Stanford GSB | Mr. Nuclear Vet
GMAT 770, GPA 3.86
NYU Stern | Mr. NYC Consultant
GRE 327, GPA 3.47
Duke Fuqua | Mr. Air Force Vet
GRE 311, GPA 3.6
Darden | Mr. Stock Up
GMAT 700, GPA 3.3
MIT Sloan | Mr. MIT Hopeful
GRE 316, GPA 3.77
Yale | Mr. Yale Hopeful
GMAT 750, GPA 2.9
Wharton | Mr. Do Little
GRE 335, GPA 3.6 (High Distinction)
Harvard | Mr. Infantry Commander
GMAT 730, GPA 3.178
Harvard | Mr. Tech Start-Up
GMAT 720, GPA 3.52
Harvard | Mr. Low GRE
GRE 314, GPA 3.7
Harvard | Mr. MedTech Startup
GMAT 740, GPA 3.80
Stanford GSB | Mr. Tier 2 Consultant
GMAT 770, GPA 3.65
Stanford GSB | Mr. Latin American
GMAT 770, GPA 8 of 10
Columbia | Mr. Brandless
GMAT 730, GPA 3.7
Stanford GSB | Ms. Decision Scientist
GMAT 730, GPA 3.9
Stanford GSB | Mr. Ambivalent Applicant
GMAT 720, GPA 3.7
Wharton | Mr. Data Dude
GMAT 750, GPA 4.0
Columbia | Mr. Reinvention
GMAT 780, GPA 2.3
Kellogg | Mr. Hopeful Green CPA
GMAT 690, GPA 3.96
Tuck | Mr. Mega Bank
GMAT 720, GPA 3.3
Harvard | Mr. Latin International
GMAT 710, GPA 3.2
Harvard | Ms. Indian Deferred
GMAT Will take next month but expecting 750+, GPA 8.0
Stanford GSB | Mr. Immigrant Entrepreneur
GMAT 750, GPA 3.8
NYU Stern | Mr. Media Tech Hopeful
GRE 321, GPA 3.2
Stanford GSB | Mr. Future MBA
GMAT 740, GPA 3.78
Wharton | Mr. Biotech Social Impact
GMAT 720, GPA 3.4
McCombs School of Business | Mr. Indian Data Guy
GRE 325, GPA 7.06

At Haas, Big Returns On SR Investing

Nadja Guenster, HSRIF’s faculty advisor, described her advising style as such: “’Did you look at this factor? That factor?’ Not—‘you should invest in this company.’”

In a time where nearly all corporations appear to adopt a cause, the Fund also gives students a unique space to examine their definitions of corporate social responsibility. According to Kurtz, socially responsible investing used to be exclusion-based—no tobacco, no pornography, et cetera—but the process has become much more holistic. When deciding whether to invest, Fund principals consider corporations’ environmental, social and governance (ESG) practices.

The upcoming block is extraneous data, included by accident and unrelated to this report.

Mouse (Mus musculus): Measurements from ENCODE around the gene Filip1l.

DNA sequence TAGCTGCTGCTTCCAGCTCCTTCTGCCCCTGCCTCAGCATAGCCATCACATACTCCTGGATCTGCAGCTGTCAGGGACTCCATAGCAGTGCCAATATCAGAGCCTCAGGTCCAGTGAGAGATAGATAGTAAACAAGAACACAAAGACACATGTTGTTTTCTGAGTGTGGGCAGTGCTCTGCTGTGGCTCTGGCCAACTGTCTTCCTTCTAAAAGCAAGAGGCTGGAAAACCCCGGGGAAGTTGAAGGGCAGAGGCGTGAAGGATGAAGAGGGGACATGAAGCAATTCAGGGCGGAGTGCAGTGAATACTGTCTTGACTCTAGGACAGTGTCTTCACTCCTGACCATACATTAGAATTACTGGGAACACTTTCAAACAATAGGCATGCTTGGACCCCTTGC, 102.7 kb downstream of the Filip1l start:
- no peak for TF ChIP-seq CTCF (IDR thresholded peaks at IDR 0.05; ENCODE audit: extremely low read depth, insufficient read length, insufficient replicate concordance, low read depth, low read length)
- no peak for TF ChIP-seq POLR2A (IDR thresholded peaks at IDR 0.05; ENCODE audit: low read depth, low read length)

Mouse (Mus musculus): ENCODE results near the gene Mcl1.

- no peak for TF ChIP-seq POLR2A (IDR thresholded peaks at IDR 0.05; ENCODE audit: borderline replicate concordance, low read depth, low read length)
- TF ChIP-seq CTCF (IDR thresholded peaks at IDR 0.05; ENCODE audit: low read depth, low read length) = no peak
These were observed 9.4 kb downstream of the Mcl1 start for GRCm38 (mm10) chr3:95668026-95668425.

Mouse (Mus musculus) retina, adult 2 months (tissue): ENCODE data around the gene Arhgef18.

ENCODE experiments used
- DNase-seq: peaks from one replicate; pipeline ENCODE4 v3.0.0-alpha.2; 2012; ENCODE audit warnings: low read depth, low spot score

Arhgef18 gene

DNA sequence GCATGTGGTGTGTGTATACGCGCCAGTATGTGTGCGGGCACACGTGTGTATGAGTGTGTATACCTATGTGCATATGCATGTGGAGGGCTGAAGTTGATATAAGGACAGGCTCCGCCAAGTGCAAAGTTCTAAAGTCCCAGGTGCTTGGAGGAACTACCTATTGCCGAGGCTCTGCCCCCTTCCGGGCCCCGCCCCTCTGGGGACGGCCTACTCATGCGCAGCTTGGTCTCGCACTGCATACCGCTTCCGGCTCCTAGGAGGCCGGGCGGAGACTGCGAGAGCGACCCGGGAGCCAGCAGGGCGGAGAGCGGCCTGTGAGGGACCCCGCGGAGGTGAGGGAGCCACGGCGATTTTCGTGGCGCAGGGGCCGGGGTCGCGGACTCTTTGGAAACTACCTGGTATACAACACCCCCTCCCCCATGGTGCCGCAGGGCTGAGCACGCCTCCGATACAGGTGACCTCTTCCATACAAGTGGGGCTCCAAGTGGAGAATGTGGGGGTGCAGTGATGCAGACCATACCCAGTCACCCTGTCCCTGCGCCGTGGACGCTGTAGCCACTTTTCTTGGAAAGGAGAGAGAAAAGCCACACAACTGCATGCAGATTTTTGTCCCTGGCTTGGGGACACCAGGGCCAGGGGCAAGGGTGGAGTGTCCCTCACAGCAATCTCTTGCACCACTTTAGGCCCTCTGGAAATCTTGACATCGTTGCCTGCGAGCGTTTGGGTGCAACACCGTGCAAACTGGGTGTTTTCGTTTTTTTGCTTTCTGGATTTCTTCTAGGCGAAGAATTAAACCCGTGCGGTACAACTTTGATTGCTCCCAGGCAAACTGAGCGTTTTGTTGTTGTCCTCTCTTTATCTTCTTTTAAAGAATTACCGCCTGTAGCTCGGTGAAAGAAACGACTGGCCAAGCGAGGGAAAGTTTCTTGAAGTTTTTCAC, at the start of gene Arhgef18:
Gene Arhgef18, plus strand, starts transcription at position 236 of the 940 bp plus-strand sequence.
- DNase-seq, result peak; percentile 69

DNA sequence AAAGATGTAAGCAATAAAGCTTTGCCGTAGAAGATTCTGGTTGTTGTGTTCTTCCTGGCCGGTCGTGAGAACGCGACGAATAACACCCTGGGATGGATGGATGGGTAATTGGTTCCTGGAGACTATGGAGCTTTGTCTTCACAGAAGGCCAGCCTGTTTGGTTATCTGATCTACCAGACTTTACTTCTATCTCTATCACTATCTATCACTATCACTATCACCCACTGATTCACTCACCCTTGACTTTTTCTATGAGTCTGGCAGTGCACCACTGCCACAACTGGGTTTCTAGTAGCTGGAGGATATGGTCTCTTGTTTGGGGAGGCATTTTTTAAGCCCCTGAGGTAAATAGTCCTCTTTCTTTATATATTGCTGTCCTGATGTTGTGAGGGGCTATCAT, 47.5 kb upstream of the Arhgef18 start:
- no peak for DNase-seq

“Most companies do not only have strengths or weaknesses, but a combination,” Guenster wrote in an email. “Then, you need to weigh: is a certain strength more important for you than a certain weakness? How does the firm compare to its peers?”

‘PITCH SESSIONS CAN BE QUITE HEATED’

Another puzzle: should you invest in a company based on an industry’s merits, or based on its merits relative to other companies in the same industry? As an example, Maa brought up mining. Historically, mining companies have had a negative impact on the environment, but some companies within the industry have great records when it comes to international development.

“Obviously, pitch sessions can be quite heated,” Mackness said.

Guenster estimated that while a third of the debates center around the financial side of things, two-thirds of them center around social responsibility. She said the diversity of Haas’s student population gives the debates a cultural component. Within the fall 2012 entering class, 34 percent of full-time MBA candidates are U.S. minority students, and 37 percent of candidates are international students representing 38 different countries, according to Haas’s official website.